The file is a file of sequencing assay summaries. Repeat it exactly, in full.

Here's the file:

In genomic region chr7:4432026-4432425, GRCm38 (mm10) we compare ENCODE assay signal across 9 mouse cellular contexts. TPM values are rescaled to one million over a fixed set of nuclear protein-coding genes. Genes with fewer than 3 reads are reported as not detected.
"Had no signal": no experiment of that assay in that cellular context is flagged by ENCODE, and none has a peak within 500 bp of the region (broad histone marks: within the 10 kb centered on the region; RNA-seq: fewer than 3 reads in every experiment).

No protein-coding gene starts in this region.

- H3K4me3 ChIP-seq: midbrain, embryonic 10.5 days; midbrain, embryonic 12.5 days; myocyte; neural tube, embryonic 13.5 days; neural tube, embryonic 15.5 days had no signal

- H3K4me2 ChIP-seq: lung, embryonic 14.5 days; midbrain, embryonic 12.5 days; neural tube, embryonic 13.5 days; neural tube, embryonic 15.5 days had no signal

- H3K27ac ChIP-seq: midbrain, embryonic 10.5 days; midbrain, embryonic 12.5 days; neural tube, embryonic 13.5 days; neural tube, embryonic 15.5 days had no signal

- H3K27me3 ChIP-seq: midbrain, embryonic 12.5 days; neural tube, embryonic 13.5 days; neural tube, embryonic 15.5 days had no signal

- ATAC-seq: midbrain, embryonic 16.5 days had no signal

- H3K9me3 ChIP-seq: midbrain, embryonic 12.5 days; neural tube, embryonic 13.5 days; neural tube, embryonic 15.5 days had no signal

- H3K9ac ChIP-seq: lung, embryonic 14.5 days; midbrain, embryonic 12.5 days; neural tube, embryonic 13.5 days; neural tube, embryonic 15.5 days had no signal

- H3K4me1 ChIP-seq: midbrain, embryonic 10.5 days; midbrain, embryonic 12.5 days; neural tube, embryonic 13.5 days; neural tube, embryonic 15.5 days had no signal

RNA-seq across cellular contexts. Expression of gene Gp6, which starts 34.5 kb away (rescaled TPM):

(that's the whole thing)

In genomic region chr7:4432026-4432425, GRCm38 (mm10) we compare ENCODE assay signal across 9 mouse cellular contexts. TPM values are rescaled to one million over a fixed set of nuclear protein-coding genes. Genes with fewer than 3 reads are reported as not detected.
"Had no signal": no experiment of that assay in that cellular context is flagged by ENCODE, and none has a peak within 500 bp of the region (broad histone marks: within the 10 kb centered on the region; RNA-seq: fewer than 3 reads in every experiment).

No protein-coding gene starts in this region.

- H3K4me3 ChIP-seq: midbrain, embryonic 10.5 days; midbrain, embryonic 12.5 days; myocyte; neural tube, embryonic 13.5 days; neural tube, embryonic 15.5 days had no signal

- H3K4me2 ChIP-seq: lung, embryonic 14.5 days; midbrain, embryonic 12.5 days; neural tube, embryonic 13.5 days; neural tube, embryonic 15.5 days had no signal

- H3K27ac ChIP-seq: midbrain, embryonic 10.5 days; midbrain, embryonic 12.5 days; neural tube, embryonic 13.5 days; neural tube, embryonic 15.5 days had no signal

- H3K27me3 ChIP-seq: midbrain, embryonic 12.5 days; neural tube, embryonic 13.5 days; neural tube, embryonic 15.5 days had no signal

- ATAC-seq: midbrain, embryonic 16.5 days had no signal

- H3K9me3 ChIP-seq: midbrain, embryonic 12.5 days; neural tube, embryonic 13.5 days; neural tube, embryonic 15.5 days had no signal

- H3K9ac ChIP-seq: lung, embryonic 14.5 days; midbrain, embryonic 12.5 days; neural tube, embryonic 13.5 days; neural tube, embryonic 15.5 days had no signal

- H3K4me1 ChIP-seq: midbrain, embryonic 10.5 days; midbrain, embryonic 12.5 days; neural tube, embryonic 13.5 days; neural tube, embryonic 15.5 days had no signal

RNA-seq across cellular contexts. Expression of gene Gp6, which starts 34.5 kb away (rescaled TPM):